Archive for the ‘critique groups’ Category

l-r Lisze Bechtold, Nancy Hayashi, Anita McLaughlin, Marla Frazee, Naomi Howland, and Me

I have belonged to at least one critique group since I first began writing, including one group in of picture book  author/illustrators for over seventeen years. The benefits have been enormous.  In addition to the camaraderie–which by itself has been worth the price of admission–there has been an endless source of objective, positive criticism, encouragement, and support. Yeah, I know. hard to believe someone would  relish the idea of criticism, but the way I look at it I would rather hear it first from a group of people I trust than to hear it from an agent or editor and blow my chance for a sale.  The truth is I can think of no better way to learn how to objectively judge your own work than to practice on the work of others. When it comes to our own work we all view it with our own biases. Learning to listen to how others view it forces us to consider that it may not be as glorious as we first thought.

In addition, attending a regular critique group keeps you accountable. It’s expected that you will have something to show each time you attend. Sure, life is going to get in the way, but knowing you have a meeting means you always have at least some kind of deadline. For those writers who tend to procrastinate, don’t underestimate this benefit, and hopefully the other members will call you to the mat if time after time you are showing up without work. Just remember they are doing you a favor.

Here are some basic suggestions I would offer to anyone beginning a group.

1. Look to work with others who can readily accept CONSTRUCTIVE criticism.  There is nothing that will kill a group faster than someone who is overly defensive.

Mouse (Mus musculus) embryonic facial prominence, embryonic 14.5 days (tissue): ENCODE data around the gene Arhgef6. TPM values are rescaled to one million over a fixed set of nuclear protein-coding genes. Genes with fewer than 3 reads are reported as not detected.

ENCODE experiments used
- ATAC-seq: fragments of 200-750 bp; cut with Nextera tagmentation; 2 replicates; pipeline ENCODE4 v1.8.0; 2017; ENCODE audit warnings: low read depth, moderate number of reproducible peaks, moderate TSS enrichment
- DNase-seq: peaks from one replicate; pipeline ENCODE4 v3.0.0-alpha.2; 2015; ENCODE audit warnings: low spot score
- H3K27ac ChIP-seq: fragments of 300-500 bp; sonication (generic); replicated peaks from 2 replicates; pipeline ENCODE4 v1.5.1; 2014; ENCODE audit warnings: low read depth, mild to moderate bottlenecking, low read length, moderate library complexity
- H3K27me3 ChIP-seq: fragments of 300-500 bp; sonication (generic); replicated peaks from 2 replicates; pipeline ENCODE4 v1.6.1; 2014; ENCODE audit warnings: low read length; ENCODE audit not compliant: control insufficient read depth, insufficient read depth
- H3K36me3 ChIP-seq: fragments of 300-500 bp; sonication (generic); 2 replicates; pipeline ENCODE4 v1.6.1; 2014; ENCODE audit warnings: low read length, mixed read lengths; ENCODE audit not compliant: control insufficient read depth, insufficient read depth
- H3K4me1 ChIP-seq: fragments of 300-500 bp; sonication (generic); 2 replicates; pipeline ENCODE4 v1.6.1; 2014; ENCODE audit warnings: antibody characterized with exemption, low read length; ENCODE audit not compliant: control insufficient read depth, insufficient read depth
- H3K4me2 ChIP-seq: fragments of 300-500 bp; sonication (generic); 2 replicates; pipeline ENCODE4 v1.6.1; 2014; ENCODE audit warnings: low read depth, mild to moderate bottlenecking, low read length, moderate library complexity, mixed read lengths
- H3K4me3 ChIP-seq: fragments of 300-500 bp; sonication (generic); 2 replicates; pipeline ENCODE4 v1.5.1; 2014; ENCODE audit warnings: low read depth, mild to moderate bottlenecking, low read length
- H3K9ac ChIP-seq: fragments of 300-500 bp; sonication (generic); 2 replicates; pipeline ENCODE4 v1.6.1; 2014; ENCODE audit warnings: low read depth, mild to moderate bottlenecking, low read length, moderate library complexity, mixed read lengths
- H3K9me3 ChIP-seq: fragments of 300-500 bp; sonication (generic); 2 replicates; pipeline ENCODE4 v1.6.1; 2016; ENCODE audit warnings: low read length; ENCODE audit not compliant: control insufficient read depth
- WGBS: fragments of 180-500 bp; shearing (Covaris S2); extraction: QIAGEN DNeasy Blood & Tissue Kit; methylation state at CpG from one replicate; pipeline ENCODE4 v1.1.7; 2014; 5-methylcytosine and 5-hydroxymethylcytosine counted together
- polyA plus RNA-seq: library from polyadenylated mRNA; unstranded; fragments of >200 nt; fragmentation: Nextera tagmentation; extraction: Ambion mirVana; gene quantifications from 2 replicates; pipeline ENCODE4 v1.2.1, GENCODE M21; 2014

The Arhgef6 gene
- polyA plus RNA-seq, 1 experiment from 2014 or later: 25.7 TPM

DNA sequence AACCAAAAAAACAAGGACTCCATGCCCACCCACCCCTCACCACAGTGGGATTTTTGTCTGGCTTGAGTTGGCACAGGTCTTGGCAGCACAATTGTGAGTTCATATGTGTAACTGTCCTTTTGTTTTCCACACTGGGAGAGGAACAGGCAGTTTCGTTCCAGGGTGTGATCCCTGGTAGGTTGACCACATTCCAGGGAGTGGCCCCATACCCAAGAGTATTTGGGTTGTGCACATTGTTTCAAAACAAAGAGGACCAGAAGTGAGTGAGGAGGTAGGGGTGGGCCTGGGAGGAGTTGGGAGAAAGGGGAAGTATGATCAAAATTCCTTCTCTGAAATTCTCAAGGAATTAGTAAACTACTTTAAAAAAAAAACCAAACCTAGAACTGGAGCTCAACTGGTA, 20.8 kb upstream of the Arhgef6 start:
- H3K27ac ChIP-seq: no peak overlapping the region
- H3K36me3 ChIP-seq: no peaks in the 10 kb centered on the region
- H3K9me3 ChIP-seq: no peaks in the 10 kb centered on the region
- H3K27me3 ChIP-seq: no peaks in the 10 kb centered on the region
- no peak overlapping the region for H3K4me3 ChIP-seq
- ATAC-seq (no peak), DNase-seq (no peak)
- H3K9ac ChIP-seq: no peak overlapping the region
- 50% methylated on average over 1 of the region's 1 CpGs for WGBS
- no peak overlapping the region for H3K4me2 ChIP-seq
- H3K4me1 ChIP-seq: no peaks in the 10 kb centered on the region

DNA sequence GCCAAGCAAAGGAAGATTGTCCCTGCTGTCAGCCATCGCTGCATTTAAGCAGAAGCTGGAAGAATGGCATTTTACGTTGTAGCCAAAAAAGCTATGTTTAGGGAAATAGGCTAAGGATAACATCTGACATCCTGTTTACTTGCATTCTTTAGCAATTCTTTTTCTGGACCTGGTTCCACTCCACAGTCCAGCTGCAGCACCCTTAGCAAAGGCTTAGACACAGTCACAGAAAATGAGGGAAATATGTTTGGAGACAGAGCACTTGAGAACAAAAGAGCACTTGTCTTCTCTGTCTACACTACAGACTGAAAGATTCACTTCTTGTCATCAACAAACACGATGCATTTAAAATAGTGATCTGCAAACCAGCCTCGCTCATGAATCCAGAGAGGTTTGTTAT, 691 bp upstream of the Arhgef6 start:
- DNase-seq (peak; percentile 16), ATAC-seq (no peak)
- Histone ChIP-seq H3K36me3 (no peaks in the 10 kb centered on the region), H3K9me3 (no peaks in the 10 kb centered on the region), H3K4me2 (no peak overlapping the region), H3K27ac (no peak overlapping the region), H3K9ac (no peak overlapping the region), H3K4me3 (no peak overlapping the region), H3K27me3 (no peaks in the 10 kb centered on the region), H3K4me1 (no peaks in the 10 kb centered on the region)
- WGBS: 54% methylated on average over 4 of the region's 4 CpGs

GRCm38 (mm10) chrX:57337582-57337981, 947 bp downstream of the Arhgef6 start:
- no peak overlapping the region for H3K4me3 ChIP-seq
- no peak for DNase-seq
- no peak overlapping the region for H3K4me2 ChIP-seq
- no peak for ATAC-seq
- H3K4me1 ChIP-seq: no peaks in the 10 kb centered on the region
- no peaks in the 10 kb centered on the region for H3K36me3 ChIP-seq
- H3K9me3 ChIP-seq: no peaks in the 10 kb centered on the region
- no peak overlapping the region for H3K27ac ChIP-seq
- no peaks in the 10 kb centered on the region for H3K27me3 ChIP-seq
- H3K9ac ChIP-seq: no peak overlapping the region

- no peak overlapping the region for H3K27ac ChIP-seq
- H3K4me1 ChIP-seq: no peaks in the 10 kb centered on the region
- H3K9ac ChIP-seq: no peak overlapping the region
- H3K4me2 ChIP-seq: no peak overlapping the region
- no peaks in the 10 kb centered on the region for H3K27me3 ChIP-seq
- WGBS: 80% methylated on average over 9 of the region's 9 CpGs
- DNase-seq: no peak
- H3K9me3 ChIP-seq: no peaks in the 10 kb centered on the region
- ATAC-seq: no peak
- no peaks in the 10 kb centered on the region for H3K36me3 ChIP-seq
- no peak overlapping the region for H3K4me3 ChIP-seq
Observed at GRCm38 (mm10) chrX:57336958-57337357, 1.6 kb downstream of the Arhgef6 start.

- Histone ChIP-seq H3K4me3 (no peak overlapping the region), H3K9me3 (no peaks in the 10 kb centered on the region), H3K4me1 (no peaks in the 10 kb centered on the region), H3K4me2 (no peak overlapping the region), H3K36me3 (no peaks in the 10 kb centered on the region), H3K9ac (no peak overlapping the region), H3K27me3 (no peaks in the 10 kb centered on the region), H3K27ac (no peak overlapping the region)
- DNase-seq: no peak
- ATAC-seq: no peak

2. If possible have someone else read the work other than the author. Writers tend to read their own work the way they think it sounds instead of how it really reads. This is especially true of poetry.

3. The creator should not talk until everyone else in the group has had a chance to comment. This encourages serious listening instead of defending or explaining.

4. When you present your work, introduce it with just the basic information, title, genre, what draft it is.

5. Do not offer apologies or excuses.

SCBWI (The Society of Children’s Book Writers and Illustrators) is a great resource for children’s book writers and offers even more information about how critique groups function, how to join an existing one, or start a new one at  Critique Groups and Critiquing.

If you are truly serious about your craft, consider joining a group. Whether you meet in person or share work over the internet is your choice. Either way it beats sitting in your office and wondering if your work is ready to be sent out into the world.  With the insight of a good group you’ll know and your work will steadily improve–I guarantee it.

Read Full Post »